I just sat in the car and had a good cry.
I was in the parking lot of my 11-year-old daughter’s school on her first day of middle school, but I wasn’t having the ‘oh my child is growing up’ type of cry.
Instead, I was unexpectedly engulfed in fear about her life threatening allergies to peanuts and shellfish. In the excitement of her first day, she had forgotten her EpiPen at home. It wasn’t a big deal, really, as I planned to go to the school anyway to drop off information about her allergies and an extra EpiPen. It served as a huge wake-up call for me though. Middle school marks the beginning of a huge transition for my daughter in terms of being responsible for her EpiPen and vigilant in her scrutiny of the food she eats in the face of much less supervision from teachers. One slip up, like forgetting an EpiPen, could spell disaster.
Our family has always tried to be as calm and positive as possible in the face of her allergies. She has grown up with all sorts of rules about what she can and can’t eat. My husband and I didn’t want her to grow up in fear, though, so we downplayed what could happen if she ate peanuts or shellfish. When she was really little, we told her she’d have to go to the hospital and get a needle. It wasn’t until recently that I explained to her that she could die.
Sitting in tears in my car, I was filled with doubt. What if I’ve protected her too much? What if we haven’t prepared her well enough to keep herself safe? What if she doesn’t understand the importance of speaking up about food when necessary? Should I just think positive thoughts and trust her? I felt like I was letting her drive off in our car without having earned her license first.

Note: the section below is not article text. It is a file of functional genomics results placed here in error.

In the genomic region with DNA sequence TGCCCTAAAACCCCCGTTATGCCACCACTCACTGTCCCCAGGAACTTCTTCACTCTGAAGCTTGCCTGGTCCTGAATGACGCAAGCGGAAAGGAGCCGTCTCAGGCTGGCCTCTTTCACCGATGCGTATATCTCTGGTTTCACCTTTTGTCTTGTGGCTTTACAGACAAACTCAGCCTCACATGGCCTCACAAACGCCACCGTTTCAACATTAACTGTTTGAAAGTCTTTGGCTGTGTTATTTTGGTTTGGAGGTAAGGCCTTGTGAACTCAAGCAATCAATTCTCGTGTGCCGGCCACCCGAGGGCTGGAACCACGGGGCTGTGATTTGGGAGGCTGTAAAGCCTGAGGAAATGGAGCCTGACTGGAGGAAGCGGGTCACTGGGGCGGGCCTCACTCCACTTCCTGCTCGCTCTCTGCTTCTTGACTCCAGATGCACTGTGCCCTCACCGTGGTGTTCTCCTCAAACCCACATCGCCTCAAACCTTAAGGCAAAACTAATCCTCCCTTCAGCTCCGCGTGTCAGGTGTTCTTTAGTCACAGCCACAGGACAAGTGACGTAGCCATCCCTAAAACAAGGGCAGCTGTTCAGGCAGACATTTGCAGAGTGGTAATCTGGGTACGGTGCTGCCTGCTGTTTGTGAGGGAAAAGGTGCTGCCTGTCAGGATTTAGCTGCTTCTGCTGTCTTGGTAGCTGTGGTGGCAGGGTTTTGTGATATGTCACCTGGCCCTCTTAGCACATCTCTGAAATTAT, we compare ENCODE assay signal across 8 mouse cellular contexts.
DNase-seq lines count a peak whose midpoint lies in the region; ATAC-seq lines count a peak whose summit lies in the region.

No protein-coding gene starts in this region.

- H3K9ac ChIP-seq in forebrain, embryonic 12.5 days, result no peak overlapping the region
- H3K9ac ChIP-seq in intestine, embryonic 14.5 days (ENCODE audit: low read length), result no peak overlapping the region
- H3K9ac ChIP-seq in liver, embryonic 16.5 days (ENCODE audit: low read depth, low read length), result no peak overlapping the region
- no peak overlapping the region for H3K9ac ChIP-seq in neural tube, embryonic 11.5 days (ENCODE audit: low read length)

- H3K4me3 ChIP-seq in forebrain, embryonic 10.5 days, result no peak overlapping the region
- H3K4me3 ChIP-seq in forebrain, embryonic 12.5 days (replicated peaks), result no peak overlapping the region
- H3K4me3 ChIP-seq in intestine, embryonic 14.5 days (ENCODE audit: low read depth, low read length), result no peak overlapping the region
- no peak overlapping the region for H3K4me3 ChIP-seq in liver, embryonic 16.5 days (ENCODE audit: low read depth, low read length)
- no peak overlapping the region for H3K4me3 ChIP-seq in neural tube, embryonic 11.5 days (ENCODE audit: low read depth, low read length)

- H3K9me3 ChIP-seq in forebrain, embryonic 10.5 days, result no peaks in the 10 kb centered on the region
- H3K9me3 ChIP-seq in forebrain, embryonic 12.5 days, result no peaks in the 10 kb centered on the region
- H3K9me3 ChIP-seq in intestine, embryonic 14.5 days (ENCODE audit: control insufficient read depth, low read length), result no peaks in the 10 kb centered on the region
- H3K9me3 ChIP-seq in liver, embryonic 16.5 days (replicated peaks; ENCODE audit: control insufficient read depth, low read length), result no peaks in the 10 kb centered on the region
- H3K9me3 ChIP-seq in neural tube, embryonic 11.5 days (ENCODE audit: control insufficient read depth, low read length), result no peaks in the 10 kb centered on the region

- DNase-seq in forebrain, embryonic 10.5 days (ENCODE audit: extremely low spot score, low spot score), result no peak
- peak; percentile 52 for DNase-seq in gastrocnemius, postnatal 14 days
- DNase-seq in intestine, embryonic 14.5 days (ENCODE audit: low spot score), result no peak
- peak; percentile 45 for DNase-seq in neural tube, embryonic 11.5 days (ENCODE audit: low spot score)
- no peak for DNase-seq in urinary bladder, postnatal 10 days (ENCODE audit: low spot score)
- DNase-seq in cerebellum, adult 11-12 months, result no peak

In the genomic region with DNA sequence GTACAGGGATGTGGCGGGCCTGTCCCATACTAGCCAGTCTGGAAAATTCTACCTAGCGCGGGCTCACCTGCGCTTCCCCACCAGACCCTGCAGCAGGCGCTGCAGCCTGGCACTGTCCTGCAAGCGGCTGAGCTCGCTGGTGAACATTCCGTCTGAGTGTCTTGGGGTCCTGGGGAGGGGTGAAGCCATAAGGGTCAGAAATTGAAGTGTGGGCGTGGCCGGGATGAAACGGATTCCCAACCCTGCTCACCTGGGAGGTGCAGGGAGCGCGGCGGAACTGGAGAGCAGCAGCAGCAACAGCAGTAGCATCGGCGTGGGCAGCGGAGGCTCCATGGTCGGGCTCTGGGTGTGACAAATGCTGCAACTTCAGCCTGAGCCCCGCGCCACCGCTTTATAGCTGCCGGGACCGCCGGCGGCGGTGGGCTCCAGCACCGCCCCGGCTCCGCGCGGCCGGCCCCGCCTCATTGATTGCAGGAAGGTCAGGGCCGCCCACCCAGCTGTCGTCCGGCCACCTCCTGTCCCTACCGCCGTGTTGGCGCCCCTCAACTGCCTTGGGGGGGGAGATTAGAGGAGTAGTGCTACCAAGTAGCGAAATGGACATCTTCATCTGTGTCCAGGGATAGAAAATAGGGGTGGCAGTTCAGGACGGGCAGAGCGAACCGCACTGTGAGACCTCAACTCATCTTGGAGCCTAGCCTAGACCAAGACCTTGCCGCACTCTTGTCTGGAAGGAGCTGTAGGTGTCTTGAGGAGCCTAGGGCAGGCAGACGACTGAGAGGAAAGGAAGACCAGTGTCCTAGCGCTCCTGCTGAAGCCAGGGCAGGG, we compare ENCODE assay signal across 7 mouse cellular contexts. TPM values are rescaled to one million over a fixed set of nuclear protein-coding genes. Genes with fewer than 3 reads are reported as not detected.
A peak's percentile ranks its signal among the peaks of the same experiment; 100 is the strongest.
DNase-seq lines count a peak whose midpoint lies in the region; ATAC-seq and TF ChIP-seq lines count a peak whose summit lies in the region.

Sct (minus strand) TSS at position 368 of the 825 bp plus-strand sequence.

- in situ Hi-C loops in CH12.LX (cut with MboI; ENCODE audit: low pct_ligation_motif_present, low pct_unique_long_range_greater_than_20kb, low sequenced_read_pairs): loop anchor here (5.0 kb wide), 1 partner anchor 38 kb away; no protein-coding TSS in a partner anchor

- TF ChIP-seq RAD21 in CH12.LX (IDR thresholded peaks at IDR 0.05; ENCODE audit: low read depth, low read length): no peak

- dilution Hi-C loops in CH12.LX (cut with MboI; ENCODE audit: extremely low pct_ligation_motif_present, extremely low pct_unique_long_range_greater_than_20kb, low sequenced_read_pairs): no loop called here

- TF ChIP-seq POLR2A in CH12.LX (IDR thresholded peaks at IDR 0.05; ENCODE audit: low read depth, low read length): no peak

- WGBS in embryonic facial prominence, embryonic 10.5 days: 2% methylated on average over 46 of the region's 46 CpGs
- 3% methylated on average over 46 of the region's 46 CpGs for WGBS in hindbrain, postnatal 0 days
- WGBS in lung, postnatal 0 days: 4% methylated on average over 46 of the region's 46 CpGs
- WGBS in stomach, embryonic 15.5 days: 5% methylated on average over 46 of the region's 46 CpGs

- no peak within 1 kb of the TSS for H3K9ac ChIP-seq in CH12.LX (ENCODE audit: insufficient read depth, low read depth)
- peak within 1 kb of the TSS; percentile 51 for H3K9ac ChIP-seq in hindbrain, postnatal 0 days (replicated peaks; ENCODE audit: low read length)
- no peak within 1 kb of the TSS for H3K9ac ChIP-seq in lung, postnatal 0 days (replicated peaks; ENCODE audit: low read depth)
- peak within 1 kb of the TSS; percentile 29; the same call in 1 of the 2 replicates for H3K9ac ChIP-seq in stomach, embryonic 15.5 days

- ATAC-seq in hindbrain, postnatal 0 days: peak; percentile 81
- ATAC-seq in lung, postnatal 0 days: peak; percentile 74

My thoughts went to Caroline Lorette, the 14 year-old girl from our community who died this summer from an anaphylactic reaction to dairy. When she died, we tried to protect our daughter once again by not discussing it with her.
Caroline’s parents, Janet and David, have started the Sweet Caroline Foundation to educate the public about severe allergies. They are also working with Anaphylaxis Canada and the Anglophone South School District to educate students and teachers about anaphylaxis and to ensure that all teachers know when and how to use an EpiPen. They have also organized a Sweet Caroline Walk/Run on Oct. 11.
When my daughter came home from school on the second day wearing a purple ribbon in Caroline’s memory, I knew I had to let go of my fear a little bit and not shield her so much.
To the Lorette family, my heart is broken for you. Thank you from the bottom of my heart for working to find some good from your terrible loss. I never met your sweet Caroline, but our family will never forget her. Your efforts will make our community a safer place for my daughter and others who have allergies. Caroline’s story will give me the courage to have the difficult conversations I need to have with my daughter.
I told her I was planning to participate in the Sweet Caroline Run.
“I want to go too,” she said without hesitation.
“But don’t you think it will make you scared and sad?”
“Probably. But I want to do it anyway,” she said. “It’s important.”
And once again, my eyes filled with tears. But not from fear this time. From pride.
Li’l Girl Talk
“Like I do with butter?” asked The Oldest, age 11, when I told her that alcoholics crave alcohol all day.